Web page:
The Benton Leader was started by W. H. Mansfield in February, 1882 (22). In August, 1884, Mansfield admitted W. W. Saunders to partnership, and the new partner acted as editor. A shooting scrape in Albany, in which the other fellow was killed, left an opening for a young southerner named Martin Luther Pipes, who became editor of the Leader. Saunders, convicted and sentenced to the penitentiary for the slaying of C. L. Campbell over a girl, was finally pardoned after once escaping from the Albany jail while under death sentence. But his newspaper usefulness in Corvallis was over, and Pipes was made editor in 1886.

Though Mr. Pipes is remembered chiefly as lawyer and judge, he was eminent in Oregon journalism early in his career. In 1876 he started the Semi-Weekly Telegram, the first newspaper in Independence, in partnership with a printer named William A. Wheeler. This survived about six months. He also ran in 1881 the Independence Riverside, which had been started by G. W. Quivey two years before. He and George Belt conducted it for several weeks. (23). Then he was editor of the Polk County Itemizer, moving to Dallas to handle that position in 1882. He remained in Dallas for two years, then served two years as timekeeper on the Oregon Pacific railroad construction work out of Corvallis. He left this work to accept the position on the Leader. While on that newspaper he installed the first power press ever brought to Corvallis. This $2,000 machine represented a considerable investment in those days. Pipes remained on the Leader until appointed to the circuit judgeship in 1893 to succeed Judge Robert S. Bean, who had just been appointed to the state supreme bench, where he served until elevated to the federal bench. It was while editor of the Leader that Mr. Pipes was elected first president of the Oregon State Editorial Association at Yaquina City (1887).

Mr. Pipes' elevation to the bench terminated his active journalistic career, though years afterward he contributed articles and editorials to newspapers in Corvallis and Portland at the request of editors who knew his wide knowledge and writing facility. Late in life he was appointed to a seat on the State Supreme Court bench.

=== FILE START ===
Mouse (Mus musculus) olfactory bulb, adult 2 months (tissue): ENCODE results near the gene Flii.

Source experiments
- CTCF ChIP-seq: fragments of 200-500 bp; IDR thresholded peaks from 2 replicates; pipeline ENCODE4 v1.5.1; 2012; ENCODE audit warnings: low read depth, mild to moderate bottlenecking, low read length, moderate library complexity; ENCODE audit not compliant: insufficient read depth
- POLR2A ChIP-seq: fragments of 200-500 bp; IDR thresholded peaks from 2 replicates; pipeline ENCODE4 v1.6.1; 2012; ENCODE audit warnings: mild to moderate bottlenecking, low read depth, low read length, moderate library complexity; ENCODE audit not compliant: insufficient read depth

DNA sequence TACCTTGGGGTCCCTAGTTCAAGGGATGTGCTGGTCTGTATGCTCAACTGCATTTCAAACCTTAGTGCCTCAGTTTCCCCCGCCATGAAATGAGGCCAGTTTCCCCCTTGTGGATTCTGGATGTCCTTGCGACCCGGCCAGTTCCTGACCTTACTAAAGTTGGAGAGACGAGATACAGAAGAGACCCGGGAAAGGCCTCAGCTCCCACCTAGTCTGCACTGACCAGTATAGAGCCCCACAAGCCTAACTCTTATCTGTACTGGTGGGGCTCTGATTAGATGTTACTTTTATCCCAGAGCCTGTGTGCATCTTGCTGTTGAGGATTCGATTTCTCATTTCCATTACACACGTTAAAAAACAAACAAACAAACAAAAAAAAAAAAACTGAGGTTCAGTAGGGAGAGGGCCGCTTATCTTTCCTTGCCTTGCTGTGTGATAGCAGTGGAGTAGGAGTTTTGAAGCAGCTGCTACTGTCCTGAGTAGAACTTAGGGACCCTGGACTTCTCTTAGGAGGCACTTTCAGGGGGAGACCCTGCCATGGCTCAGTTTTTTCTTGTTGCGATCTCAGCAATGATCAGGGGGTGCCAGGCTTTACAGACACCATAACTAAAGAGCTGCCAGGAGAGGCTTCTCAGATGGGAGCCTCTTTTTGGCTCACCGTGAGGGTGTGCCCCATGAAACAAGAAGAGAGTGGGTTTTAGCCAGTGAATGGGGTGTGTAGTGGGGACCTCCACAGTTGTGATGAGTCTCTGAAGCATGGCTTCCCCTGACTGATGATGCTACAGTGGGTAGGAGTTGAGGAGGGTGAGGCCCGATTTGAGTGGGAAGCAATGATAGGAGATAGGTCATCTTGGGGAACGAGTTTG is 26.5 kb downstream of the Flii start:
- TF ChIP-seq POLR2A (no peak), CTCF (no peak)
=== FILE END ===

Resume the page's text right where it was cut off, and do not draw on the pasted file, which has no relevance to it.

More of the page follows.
One of Mr. Pipes' achievements as lawyer and editor was to help, straighten out the situation affecting the title to the site of the educational institution which is now Oregon State Agricultural College. The state had deeded the land, in the 70's, to the Methodist Church South, for an agricultural college. When the local authorities of the church deeded the land back to the state to pave the way for an appropriation for building purposes in the 80's, the higher officials of the church contended there had been no authority for the transfer. The matter was fought through the courts, going as high as the state supreme court, where the transfer to the state was upheld. Mr. Pipes was running the Leader at the time, and he cooperated in the dual capacity of publicist and lawyer, working with Wallis Nash and Tom Cauthorn. The title was upheld, and the legislature's appropriation of $12,000 (regarded then as a lot of money) for building was saved.

The Benton Democrat, incidentally, on June 24, 1881, carried an attack on the management of the college by a resident of Marion county on the ground that it had no right to be called an agricultural college, since it really gave a general wide range of studies. Presi dent Arnold replied through the paper that although the students had an opportunity for general education, the college gave special attention to the various subjects bearing on scientific farming.

In 1897 John D. Daly launched a weekly known as the Oregon Union, which ran for two years. March 24, 1899, the Union and the Gazette were merged as the Union Gazette, which ran semi-weekly, Tuesday and Friday, with Daly and George Paul as editors and publishers. The name Union was soon dropped.